The two players were unveiled at the Bernabéu in the same week and while the Portuguese drew a crowd of around 90,000, a more modest 20,000 came to the French star’s presentation.
And over the next eight seasons, Benzema became Ronaldo’s faithful sidekick. He sacrificed his own game to aid the one-man brand that is CR7 and ensure Los Blancos collected trophy after trophy.
“Cristiano and I get on well and I like playing with him,” the striker told Canal Football Club in 2017. “He is more egotistical than me but that’s normal, it doesn’t bother me. In the end, it’s good for the team.”
Ronaldo’s goal tally swelled and topped out at 61 in 2015/16. Benzema, meanwhile, only struck more than 20 LaLiga goals in two seasons while alongside the Portuguese.
“I’m at a big club and a lot is expected of me,” he admitted in an interview with AS in 2014. “I’m a Real Madrid striker and that means I must score in every game. That’s how it is.”
Yet it wasn’t. Not truly. Benzema was a facilitator; a man who made those around him better. It was a selfless role and one that wasn’t always appreciated by the Real Madrid fans – he was whistled and jeered in 2013, 2014 and 2017.
But when Ronaldo departed for Juventus in the summer of 2018, Benzema was thrust into the spotlight. Real opted against spending big to replace their all-time top scorer. Instead, they trusted those in situ could pick up the slack.
Gareth Bale – partly down to injury – was unable to. Neither could the likes of Marco Asensio and Isco. Young Brazilian Vinícius Júnior dazzled when given an opportunity, but he wasn’t expected to be prolific in his debut campaign.
The goalscoring burden, almost ten years after he arrived, finally fell at Benzema’s feet. And he responded. He ended the 2018/19 campaign with his second-best return in a Real Madrid shirt: 30 goals in all competitions of which 21 came in LaLiga.
And this term, at the age of 32 years old, he has become the elite goalscorer many expected when he starred for Lyon all those years ago.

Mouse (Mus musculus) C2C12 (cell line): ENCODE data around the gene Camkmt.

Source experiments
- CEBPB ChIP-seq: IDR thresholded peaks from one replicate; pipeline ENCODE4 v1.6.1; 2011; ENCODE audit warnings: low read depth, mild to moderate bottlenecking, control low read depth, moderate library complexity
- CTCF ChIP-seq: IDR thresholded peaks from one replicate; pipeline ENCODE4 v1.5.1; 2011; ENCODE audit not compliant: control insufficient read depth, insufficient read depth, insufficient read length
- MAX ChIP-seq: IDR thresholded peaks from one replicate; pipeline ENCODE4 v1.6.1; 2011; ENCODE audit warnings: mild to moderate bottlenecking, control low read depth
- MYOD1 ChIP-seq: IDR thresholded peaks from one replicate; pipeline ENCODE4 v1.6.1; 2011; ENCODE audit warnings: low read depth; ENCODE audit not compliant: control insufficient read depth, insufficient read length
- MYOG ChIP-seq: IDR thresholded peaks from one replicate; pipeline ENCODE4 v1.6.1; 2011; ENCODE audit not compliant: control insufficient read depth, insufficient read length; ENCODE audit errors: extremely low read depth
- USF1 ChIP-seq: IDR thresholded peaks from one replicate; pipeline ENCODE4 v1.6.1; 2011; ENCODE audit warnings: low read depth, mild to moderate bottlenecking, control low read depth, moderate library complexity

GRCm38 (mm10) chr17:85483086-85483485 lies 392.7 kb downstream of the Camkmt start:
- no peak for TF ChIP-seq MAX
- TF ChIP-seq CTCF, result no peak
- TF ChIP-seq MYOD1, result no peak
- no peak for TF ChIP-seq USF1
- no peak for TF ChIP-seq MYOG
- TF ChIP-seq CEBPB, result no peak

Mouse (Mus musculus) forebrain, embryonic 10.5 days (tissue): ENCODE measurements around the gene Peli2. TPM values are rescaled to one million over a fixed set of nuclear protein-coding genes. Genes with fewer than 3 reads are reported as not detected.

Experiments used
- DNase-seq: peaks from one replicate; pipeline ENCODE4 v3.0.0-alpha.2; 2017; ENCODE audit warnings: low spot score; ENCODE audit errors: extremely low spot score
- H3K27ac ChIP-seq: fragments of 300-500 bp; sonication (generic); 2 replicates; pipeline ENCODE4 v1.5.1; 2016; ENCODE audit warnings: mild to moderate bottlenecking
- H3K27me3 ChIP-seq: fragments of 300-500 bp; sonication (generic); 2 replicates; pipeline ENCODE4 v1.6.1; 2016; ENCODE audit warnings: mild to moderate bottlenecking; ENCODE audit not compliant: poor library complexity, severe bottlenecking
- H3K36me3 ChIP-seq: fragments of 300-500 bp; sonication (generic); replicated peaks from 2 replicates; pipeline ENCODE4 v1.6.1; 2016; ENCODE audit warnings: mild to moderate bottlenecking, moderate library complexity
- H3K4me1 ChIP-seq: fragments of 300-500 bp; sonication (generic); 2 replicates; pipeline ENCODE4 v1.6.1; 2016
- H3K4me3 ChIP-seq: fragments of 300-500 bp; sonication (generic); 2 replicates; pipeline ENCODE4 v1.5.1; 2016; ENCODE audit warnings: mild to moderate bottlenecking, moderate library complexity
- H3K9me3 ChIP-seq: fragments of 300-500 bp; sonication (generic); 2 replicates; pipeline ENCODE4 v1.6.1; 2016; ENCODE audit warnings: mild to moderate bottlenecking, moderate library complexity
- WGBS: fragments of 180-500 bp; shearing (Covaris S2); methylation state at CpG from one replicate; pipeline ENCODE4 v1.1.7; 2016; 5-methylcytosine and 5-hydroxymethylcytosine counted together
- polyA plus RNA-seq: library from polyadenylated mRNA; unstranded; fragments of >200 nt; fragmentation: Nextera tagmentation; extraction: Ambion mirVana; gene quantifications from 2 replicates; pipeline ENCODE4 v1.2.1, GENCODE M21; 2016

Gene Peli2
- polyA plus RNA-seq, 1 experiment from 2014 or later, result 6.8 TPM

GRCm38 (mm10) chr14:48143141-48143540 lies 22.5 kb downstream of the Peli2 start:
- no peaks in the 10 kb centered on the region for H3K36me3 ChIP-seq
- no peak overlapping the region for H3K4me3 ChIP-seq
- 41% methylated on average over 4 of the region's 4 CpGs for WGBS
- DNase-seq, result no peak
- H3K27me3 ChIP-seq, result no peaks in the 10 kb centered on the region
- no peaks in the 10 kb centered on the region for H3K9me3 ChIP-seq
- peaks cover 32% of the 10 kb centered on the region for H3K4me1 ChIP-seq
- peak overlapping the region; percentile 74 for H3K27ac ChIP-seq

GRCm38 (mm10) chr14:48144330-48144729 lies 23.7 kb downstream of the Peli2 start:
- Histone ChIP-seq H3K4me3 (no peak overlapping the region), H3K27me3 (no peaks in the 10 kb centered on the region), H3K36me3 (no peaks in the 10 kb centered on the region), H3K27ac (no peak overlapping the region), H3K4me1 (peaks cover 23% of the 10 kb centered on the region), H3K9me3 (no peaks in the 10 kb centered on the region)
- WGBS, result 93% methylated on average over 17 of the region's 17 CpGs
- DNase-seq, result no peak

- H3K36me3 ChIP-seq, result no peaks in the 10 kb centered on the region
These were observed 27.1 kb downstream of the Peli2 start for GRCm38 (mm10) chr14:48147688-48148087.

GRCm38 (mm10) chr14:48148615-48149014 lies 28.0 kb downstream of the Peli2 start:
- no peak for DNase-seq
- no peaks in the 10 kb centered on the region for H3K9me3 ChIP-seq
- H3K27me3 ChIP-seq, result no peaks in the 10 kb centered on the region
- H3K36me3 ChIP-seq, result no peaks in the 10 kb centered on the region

He has struck ten goals in LaLiga – nobody has more – in 12 matches. And these are not mere window dressing; they are openers or winners. Benzema is the difference-maker.
That is reflected in the record books, too. This season he has become only the second player to score in 15 consecutive Champions League campaigns, the first was Lionel Messi. And he also overtook legendary striker Alfredo di Stefano in the all-time list of goalscorers in Europe for Los Blancos.
So how as Benzema’s game changed in the post-Ronaldo era? Well, quite simply, he is doing the things a striker should.
If we look his numbers from 2017/18, the final campaign he played alongside Ronaldo, Benzema was taking 2.63 shots per 90, was converting just 0.21 Big Chances per 90, was completing 19.24 passes in the final third per 90, and was assisting a goal in open play 0.42 times per 90.
He was, as we know, a creator first and goalscorer second.
This term, however, those numbers have flipped. Benzema is now taking 4.44 shots per 90, the second-most of any LaLiga attacker. He is scoring 0.78 Big Chances per 90, again the second-most. He’s playing fewer passes in the final third per 90 (17.67) and his open-play assists per 90 have dipped to 0.35.
It’s hard to shake the sense that Benzema was always capable of this. That he was an elite-level striker caged in favour of CR7 and team unity.
Of course, his partnership with Ronaldo paid off – together they won four Champions Leagues, two LaLiga titles, two Copa del Reys, three UEFA Super Cups, and four FIFA Club World Cups – but he wasn’t and could never be the star alongside the Portuguese.
That has now changed. Finally in the Bernabéu spotlight, Benzema has proven himself a leading man.